From Forum With No Name:
Dock Miles: Terry Gilliam just got hammered in the New York Times
Not just by the New York Times (Manohla Dargis is cute, but I wonder about her taste sometimes--Batman Begins, The Skeleton Key and The Amityville Horror get a pass, but this doesn't?) , but by Roger Ebert, America's most powerful critic (no use trying to account for his taste--he likes Chris Columbus and Joel Schumacher movies).
Liked it a lot. The common complaint among the critics (clueless Ebert included) is that the tone varies wildly, from slapstick low comedy to whirling action movie to delicate (on occasion) horror film, to which I might ask: have they actually seen the Python movies or TV show? It's all one thing after another, wildly varied in tone and style; if you don't like what's happening now, you needn't worry, because in a few minutes you'll have Something Completely Different.
But something does unite the movie, I think, and the key is the early scene involving magic beans--one brother beats the other because he's too willing to believe in fairy tales. The brothers become hustlers out of necessity because they've always had a hardscrabble life (we're talking of Gilliam's brothers, not the historical ones); if the hard living conditions of the 19th century don't kill them (strangely, the most realistic aspect of Gilliam's film), the magical creatures and spells suddenly come to all-too-real life will. They have to cling to each other, believe in each other to survive, and this interdependence in the face of foreign oppression (one of the funnier throwaway jokes is a legend: "Germany under French occupation"), supernatural monsters, and Gilliam's own brand of larger-than-life filmmaking, is actually quite moving.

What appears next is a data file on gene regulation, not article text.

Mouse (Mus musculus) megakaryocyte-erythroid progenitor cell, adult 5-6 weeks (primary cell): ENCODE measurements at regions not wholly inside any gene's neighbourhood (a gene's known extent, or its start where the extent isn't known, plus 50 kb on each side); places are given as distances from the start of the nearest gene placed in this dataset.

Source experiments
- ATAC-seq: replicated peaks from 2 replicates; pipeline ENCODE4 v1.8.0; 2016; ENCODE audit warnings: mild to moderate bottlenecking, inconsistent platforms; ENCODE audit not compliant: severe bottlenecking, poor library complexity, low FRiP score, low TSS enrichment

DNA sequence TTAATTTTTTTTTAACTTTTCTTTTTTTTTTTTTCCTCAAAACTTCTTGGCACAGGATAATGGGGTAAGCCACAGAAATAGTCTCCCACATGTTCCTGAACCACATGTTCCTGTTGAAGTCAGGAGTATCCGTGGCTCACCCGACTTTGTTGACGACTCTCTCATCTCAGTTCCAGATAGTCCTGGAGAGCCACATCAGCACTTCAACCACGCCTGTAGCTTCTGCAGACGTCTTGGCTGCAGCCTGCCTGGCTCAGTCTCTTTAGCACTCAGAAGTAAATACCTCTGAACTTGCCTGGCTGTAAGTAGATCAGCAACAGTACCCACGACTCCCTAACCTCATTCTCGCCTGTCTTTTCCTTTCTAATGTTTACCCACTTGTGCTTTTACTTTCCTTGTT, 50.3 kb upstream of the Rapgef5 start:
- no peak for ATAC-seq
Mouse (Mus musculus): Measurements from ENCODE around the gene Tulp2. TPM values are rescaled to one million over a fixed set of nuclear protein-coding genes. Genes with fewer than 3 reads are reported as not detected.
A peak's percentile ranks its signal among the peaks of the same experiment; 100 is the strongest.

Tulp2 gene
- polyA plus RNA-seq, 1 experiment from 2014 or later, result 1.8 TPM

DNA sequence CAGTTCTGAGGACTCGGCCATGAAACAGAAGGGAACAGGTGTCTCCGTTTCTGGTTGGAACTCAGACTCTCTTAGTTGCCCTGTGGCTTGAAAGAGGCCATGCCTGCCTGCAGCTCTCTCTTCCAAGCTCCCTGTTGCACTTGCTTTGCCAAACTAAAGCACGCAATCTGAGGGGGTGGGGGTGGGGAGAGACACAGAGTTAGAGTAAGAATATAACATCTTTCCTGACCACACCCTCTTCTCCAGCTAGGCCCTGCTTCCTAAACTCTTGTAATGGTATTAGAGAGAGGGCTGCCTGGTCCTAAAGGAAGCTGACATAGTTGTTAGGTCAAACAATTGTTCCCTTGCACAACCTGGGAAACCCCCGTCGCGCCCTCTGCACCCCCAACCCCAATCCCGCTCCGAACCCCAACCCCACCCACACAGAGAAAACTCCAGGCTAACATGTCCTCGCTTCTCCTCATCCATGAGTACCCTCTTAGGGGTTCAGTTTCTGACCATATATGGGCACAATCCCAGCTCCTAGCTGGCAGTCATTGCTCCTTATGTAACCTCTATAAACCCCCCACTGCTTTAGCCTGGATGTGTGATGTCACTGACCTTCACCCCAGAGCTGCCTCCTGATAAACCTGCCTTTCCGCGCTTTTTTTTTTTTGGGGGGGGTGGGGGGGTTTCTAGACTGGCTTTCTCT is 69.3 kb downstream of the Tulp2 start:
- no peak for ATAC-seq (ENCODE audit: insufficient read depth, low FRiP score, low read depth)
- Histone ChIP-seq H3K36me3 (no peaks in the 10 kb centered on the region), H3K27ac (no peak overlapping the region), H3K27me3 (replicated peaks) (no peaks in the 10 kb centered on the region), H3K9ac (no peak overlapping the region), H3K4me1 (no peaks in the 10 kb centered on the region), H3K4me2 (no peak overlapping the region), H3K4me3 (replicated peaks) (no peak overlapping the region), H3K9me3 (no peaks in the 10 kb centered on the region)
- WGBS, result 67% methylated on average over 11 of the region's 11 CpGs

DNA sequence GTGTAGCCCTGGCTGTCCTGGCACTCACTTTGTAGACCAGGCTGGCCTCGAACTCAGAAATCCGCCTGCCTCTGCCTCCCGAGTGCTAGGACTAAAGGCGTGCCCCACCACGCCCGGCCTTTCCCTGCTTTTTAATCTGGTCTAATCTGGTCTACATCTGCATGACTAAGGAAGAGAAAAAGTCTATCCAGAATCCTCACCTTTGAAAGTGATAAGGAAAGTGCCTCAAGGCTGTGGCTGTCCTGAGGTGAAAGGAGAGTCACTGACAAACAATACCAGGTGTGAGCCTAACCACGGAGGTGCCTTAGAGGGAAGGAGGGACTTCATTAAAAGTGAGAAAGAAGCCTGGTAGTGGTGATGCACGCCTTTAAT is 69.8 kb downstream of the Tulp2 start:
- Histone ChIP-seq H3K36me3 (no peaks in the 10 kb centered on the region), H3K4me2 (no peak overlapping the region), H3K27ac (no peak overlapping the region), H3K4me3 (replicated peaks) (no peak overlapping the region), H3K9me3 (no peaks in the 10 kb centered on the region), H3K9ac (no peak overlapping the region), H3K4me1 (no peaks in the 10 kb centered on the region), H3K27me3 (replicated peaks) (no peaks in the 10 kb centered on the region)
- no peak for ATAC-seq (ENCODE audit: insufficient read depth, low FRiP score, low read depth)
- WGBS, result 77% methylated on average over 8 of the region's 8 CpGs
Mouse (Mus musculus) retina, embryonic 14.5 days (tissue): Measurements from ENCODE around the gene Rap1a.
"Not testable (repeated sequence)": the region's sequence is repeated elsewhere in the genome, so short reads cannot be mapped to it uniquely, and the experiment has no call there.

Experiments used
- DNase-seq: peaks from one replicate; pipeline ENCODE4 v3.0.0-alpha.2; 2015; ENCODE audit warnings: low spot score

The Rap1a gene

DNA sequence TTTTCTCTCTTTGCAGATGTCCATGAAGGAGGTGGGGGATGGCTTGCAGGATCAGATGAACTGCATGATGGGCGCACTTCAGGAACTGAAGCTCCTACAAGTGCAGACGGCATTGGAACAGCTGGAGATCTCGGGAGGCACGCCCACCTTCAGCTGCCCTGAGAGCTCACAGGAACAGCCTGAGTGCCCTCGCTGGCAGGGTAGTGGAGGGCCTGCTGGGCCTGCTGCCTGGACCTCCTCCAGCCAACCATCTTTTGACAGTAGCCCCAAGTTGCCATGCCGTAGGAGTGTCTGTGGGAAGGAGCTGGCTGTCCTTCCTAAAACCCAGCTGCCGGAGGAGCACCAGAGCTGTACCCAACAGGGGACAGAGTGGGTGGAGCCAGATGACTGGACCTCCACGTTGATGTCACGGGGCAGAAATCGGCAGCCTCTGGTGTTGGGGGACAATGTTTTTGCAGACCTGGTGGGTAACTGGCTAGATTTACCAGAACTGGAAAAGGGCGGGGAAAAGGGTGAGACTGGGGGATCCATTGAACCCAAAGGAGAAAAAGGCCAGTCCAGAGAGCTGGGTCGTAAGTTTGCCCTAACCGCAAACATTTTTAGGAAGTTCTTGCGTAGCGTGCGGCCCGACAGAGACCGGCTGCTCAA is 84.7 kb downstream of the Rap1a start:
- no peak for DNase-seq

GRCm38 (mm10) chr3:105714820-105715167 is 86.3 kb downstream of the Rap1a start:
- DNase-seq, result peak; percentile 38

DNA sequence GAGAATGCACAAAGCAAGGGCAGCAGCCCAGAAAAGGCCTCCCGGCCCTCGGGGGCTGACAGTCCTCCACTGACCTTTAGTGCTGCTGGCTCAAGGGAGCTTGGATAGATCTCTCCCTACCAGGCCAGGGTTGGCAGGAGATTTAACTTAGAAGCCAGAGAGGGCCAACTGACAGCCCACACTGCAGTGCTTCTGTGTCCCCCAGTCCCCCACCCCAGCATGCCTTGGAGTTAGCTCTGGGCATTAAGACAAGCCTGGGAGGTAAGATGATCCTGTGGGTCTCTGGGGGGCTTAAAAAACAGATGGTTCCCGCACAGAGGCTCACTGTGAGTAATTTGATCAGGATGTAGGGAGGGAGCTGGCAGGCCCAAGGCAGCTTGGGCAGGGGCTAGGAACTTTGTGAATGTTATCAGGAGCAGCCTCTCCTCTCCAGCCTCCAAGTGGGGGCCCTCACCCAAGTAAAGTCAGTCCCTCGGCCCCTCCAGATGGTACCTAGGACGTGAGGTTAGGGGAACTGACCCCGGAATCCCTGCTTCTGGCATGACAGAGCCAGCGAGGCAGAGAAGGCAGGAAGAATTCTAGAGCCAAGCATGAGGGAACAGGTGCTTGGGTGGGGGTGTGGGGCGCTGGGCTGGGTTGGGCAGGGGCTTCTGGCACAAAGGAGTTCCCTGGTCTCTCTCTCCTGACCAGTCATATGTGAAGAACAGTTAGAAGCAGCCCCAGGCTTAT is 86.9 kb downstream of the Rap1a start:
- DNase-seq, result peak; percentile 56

Might add that the most grotesque monsters in the picture are Jonathan Pryce as French officer Delatombe and Peter Stormare as Italian torturer Calvadi.